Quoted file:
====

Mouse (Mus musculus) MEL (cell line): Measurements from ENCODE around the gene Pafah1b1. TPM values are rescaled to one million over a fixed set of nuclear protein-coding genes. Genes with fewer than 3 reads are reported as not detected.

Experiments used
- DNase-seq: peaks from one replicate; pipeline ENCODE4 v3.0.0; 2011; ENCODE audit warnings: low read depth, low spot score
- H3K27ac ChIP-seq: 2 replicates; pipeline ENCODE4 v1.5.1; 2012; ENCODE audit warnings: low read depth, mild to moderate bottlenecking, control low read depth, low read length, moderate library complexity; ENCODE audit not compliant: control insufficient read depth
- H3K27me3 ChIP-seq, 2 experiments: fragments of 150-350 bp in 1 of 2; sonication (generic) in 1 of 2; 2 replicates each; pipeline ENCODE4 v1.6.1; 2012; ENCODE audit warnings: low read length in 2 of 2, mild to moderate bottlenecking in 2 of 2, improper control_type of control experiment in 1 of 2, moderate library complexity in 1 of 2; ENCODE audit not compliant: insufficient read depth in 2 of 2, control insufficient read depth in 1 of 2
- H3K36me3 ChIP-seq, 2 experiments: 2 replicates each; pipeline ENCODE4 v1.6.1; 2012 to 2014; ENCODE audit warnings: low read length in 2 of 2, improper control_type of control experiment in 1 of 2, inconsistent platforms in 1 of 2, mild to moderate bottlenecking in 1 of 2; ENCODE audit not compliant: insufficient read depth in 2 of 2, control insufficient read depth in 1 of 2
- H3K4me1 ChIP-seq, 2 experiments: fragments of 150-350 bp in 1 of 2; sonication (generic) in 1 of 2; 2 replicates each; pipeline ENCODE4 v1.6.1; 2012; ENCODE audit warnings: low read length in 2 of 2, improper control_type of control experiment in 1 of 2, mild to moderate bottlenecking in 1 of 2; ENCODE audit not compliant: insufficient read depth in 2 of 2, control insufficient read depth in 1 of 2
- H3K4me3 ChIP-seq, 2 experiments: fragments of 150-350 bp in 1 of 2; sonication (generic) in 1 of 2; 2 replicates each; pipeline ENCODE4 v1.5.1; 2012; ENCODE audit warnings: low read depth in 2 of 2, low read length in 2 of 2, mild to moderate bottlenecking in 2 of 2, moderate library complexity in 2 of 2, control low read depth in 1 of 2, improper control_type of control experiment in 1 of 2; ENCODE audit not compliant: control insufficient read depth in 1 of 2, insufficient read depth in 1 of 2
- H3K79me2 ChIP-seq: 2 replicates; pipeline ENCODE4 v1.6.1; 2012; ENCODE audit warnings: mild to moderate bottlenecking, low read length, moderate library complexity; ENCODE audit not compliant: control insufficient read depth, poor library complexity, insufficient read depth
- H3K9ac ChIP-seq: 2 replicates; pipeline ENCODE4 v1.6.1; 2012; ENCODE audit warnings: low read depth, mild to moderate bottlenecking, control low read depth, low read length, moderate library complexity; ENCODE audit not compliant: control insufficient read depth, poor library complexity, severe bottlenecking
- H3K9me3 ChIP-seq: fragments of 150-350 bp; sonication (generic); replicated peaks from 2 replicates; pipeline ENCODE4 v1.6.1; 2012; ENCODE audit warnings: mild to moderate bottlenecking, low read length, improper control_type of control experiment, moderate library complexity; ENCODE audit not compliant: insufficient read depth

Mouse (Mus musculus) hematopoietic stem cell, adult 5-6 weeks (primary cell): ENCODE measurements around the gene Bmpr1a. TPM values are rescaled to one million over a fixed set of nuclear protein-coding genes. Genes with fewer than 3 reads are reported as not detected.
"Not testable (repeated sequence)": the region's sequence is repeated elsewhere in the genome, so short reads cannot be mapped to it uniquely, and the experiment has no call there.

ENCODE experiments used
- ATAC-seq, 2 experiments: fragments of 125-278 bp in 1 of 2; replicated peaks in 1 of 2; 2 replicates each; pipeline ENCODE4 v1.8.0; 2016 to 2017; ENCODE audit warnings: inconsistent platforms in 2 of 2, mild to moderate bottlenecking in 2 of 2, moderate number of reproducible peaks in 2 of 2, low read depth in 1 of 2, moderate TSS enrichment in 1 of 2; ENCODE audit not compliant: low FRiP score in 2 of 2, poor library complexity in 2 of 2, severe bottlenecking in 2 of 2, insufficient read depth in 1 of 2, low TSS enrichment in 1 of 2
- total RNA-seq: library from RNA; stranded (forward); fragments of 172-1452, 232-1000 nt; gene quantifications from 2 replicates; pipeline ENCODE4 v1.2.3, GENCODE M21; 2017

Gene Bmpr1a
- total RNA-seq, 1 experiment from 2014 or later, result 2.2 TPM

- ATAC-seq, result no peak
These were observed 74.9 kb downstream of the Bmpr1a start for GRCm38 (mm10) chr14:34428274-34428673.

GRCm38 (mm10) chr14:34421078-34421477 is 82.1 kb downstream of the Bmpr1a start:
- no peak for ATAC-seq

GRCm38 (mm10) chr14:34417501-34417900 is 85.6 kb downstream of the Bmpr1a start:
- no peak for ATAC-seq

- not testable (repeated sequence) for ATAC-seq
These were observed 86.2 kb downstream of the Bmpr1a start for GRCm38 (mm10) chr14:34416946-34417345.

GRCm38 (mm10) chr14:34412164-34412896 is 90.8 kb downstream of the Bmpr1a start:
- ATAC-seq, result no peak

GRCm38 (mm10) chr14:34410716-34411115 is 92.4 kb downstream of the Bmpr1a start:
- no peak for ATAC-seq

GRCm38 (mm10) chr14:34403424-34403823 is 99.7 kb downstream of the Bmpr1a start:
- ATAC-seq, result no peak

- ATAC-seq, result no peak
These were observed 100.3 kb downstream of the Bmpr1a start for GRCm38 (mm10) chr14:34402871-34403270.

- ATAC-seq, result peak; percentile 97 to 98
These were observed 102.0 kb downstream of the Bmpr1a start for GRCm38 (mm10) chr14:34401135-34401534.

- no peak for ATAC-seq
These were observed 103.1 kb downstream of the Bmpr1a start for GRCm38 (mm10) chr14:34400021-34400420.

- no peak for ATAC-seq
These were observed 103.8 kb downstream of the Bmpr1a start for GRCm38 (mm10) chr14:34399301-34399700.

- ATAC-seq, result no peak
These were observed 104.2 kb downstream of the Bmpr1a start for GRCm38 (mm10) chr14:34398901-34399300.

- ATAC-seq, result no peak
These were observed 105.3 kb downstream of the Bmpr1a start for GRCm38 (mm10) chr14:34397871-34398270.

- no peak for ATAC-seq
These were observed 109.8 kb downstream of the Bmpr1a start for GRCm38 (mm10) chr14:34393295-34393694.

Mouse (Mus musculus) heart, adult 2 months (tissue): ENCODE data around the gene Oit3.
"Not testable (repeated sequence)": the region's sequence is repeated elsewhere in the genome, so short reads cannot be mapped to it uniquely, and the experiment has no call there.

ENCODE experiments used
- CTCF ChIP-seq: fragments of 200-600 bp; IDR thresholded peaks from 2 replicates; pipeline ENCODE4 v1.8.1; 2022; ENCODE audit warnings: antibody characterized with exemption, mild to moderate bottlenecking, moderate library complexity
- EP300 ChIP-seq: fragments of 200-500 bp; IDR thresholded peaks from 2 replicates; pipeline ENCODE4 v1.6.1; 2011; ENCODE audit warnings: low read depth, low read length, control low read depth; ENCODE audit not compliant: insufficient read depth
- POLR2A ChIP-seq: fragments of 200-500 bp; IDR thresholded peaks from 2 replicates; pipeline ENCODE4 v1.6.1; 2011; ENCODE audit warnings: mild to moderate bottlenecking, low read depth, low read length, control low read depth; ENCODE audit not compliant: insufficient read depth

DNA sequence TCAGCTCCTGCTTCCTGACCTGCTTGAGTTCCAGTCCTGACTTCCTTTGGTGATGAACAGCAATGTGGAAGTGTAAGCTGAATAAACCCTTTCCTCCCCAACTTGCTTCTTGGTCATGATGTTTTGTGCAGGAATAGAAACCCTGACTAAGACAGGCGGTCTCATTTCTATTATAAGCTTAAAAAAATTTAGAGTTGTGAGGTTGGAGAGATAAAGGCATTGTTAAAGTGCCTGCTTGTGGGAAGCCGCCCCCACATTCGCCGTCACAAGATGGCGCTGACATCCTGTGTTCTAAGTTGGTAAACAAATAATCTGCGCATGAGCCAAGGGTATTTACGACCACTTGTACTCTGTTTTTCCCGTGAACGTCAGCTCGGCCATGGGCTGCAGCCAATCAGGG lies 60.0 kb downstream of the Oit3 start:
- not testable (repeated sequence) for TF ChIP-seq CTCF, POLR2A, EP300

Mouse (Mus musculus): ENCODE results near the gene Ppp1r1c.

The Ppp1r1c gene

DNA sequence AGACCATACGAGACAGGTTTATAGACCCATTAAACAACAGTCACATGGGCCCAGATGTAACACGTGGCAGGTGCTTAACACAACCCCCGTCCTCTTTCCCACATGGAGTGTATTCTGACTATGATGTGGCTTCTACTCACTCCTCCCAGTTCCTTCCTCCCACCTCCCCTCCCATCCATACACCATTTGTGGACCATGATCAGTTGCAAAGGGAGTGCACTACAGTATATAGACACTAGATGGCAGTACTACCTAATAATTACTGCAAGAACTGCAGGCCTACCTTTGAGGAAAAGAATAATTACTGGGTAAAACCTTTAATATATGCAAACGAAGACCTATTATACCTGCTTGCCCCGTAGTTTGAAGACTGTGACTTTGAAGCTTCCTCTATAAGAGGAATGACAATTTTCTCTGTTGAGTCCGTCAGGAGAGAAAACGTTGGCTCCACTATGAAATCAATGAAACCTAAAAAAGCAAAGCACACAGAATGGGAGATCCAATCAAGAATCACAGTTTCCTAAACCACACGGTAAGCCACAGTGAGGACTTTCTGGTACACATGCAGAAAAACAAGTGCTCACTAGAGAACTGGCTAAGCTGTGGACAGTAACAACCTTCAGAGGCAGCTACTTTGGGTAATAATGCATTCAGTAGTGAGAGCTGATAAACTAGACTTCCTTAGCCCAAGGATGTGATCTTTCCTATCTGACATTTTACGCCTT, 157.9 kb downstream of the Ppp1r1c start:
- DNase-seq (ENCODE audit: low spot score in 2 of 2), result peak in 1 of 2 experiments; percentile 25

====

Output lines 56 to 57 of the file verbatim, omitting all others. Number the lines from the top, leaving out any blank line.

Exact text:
The Ppp1r1c gene

DNA sequence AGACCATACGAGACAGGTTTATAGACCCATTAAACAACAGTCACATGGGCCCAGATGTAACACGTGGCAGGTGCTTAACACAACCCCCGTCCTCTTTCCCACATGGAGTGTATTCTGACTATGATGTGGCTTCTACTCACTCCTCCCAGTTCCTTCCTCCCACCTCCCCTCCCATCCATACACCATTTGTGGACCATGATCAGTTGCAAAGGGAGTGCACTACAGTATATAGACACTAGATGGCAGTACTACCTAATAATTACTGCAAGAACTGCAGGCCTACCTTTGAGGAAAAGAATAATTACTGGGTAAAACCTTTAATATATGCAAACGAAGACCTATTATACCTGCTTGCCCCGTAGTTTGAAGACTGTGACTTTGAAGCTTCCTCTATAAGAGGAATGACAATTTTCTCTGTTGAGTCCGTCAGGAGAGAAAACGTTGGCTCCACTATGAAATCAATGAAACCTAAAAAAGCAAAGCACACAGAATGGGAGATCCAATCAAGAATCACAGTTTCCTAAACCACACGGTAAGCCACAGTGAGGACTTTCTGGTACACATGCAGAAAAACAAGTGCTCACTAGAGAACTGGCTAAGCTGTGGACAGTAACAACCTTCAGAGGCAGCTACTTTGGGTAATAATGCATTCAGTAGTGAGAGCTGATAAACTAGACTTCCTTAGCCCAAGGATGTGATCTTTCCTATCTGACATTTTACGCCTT, 157.9 kb downstream of the Ppp1r1c start: